By Jerri-Lynn Scofield, who has worked as a securities lawyer and a derivatives trader. She is currently writing a book about textile artisans.
Since the COVID-19 panic began, I’ve worried about food secuirty.
Worldwide, and more personally, for friends and family.I’ve sent Mom and one sister plants for kitchen gardens, as I posted here, Tend Your Own Garden: Personal Food Security During the Age of COVID-19. The comments on that post showed many of our readers share my concerns, even before food shortages started to crop up at U.S. grocery stores.
Places that have long ceased to worry about ample stable food supplies have seen shortages – of meat, as processing plants have shut temporarily when their staffs sickened, and staples such as flour and yeast have disappeared from store sheves as locked-down people rediscovered the joys of home baking. Resort to food banks has increased as pepole have lost their ability to purchase their own food as their jobs and salaries have vanished.
So far, however, governments in places that have suffered past famines have this time managed to keep food supplies available and affordable – such as in Bengal, which endured a terrible human-created famine during the second World War. Millions of people died – far more than from the terrible siege of Leningrad.
In the case of Bengal, it was the Raj that caused the suffering, shipping locally grown grain to storehouses in other parts of the British Empire and giving the lie to the racist notion that the Raj could best manage supplying and distributing food to Bengalis, rather than letting them govern themselves.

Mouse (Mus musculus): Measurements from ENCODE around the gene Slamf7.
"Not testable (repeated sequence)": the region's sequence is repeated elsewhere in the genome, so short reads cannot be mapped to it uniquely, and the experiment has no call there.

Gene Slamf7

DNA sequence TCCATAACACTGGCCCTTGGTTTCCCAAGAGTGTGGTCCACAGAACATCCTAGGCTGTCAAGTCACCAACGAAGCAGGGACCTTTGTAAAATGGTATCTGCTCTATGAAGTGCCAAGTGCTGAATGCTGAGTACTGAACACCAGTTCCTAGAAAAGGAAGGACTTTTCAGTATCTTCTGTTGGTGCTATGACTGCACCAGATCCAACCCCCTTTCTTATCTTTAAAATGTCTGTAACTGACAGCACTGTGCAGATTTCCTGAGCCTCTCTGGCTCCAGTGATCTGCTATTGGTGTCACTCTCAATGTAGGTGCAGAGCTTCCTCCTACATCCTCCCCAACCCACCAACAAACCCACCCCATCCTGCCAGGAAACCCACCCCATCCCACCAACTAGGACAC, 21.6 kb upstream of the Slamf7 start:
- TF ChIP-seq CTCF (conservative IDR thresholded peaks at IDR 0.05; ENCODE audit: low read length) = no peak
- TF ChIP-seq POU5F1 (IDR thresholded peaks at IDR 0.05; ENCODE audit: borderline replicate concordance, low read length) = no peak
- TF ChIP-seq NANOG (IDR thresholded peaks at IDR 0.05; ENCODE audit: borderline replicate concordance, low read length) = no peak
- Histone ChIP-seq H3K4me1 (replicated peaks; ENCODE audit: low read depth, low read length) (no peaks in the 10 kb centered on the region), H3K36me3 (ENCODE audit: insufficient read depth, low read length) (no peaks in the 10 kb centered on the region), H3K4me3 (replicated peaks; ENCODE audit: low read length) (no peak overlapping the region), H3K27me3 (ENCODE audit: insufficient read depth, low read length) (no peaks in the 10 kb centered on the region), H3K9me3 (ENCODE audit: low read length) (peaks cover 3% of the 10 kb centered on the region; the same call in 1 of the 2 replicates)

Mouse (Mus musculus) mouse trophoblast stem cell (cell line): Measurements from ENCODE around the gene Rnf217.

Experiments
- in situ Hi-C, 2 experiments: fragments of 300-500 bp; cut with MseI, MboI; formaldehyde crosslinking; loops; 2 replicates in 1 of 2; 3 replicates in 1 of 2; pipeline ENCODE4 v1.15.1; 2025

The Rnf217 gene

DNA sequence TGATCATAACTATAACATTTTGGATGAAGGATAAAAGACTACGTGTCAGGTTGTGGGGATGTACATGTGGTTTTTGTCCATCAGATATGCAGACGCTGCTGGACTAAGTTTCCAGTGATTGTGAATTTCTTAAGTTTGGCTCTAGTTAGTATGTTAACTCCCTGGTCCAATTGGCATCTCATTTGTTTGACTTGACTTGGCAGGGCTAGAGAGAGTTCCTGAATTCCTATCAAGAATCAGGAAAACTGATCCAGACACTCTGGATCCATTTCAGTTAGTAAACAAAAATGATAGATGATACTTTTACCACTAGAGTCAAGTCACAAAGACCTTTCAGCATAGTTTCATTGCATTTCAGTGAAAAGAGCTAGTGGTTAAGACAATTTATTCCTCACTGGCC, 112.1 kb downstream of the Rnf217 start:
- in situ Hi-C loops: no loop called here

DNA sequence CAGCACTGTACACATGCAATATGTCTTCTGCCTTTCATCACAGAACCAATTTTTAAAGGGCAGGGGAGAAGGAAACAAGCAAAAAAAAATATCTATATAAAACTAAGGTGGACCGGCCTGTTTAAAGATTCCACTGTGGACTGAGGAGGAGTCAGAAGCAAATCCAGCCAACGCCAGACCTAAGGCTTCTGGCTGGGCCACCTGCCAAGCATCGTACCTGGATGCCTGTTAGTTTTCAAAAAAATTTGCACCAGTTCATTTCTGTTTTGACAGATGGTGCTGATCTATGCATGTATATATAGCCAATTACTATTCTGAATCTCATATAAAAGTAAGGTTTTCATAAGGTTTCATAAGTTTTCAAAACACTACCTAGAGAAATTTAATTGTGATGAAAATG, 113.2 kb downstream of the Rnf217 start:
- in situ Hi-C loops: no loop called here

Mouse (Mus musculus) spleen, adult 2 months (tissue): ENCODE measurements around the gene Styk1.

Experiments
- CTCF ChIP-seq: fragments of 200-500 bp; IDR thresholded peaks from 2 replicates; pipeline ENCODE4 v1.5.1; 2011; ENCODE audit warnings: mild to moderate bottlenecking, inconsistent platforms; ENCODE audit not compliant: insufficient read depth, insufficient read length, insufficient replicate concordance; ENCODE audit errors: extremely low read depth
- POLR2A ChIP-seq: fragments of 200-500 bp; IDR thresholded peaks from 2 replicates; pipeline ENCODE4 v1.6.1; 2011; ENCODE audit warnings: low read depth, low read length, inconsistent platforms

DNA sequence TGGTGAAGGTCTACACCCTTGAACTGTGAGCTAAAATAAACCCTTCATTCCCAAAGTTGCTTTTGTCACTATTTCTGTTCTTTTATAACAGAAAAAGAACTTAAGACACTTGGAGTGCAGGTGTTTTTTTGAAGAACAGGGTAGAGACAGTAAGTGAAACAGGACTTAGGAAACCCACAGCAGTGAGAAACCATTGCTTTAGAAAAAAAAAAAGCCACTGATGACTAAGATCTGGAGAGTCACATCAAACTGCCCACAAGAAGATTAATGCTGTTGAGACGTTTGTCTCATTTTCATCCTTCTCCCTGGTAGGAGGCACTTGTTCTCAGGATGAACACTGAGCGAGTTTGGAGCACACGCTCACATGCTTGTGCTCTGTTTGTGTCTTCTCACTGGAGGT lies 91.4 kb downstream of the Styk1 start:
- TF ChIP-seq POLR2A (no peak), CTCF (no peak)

Well, it didn’t.
I’ve touched on this story before, relying on the words of Shashi Tharoor, in Give Us This Day Our Daily Bread: Coronavirus and Food Security:
One reason many Indians have so little time for Churchill hagiography is his behavior during the 1943 Bengal famine, when more than 3 million people died. If you don’t know this stragic tory, please look at this piece by Indian author and Congress politician Shashi Tharoor, In Winston Churchill, Hollywood rewards a mass murderer (just one of many Tharoor has written about this subject).
For those readers who wish to delve further into the history of the Bengal famine and Churchill’s complicity, please see this Guardian account, which summarizes recent scholarship on the issue, Churchill’s policy, Churchill’s policies contributed to 1943 Bengal famine – study.
Churchill’s statue is one of many the UK government has had to barricade to protect them from Black Lives Matter protesters, according to the Guardian in Campaigners fear far-right ‘defence’ of statues such as Churchill’s.
This is hard to understand for Western elites who recently once again awarded an Oscar to an actor who portrayed what Churchill did in winning the second World War. And UK Prime Minister penned a biography lauding the man.
So far, the world has dodged warned-of food export bans, as well as managed to solve labor problems, such as covering for or replacing sick meatpackers, and alleviating a shortage of seasonal workers to either plant or seure the harvest, as I discussed in Food Security: Prince Charles Calls for Furloughed Workers to Pick Berries; My Thoughts as a Former Tomato Picker.
The UN report indicates overall world food supplies, including crucial grains, are currently in good shape. What it warns of now is the impact the world recession caused by COVID-19 will have on the ability of people, especially the poor, to afford adequate food supplies, according to the Guardian, World faces worst food crisis for at least 50 years, UN warns:
The world stands on the brink of a food crisis worse than any seen for at least 50 years, the UN has warned as it urged governments to act swiftly to avoid disaster.
Better social protections for poor people are urgently needed as the looming recession following the coronavirus pandemic may put basic nutrition beyond their reach, the UN secretary general, António Guterres, said on Tuesday.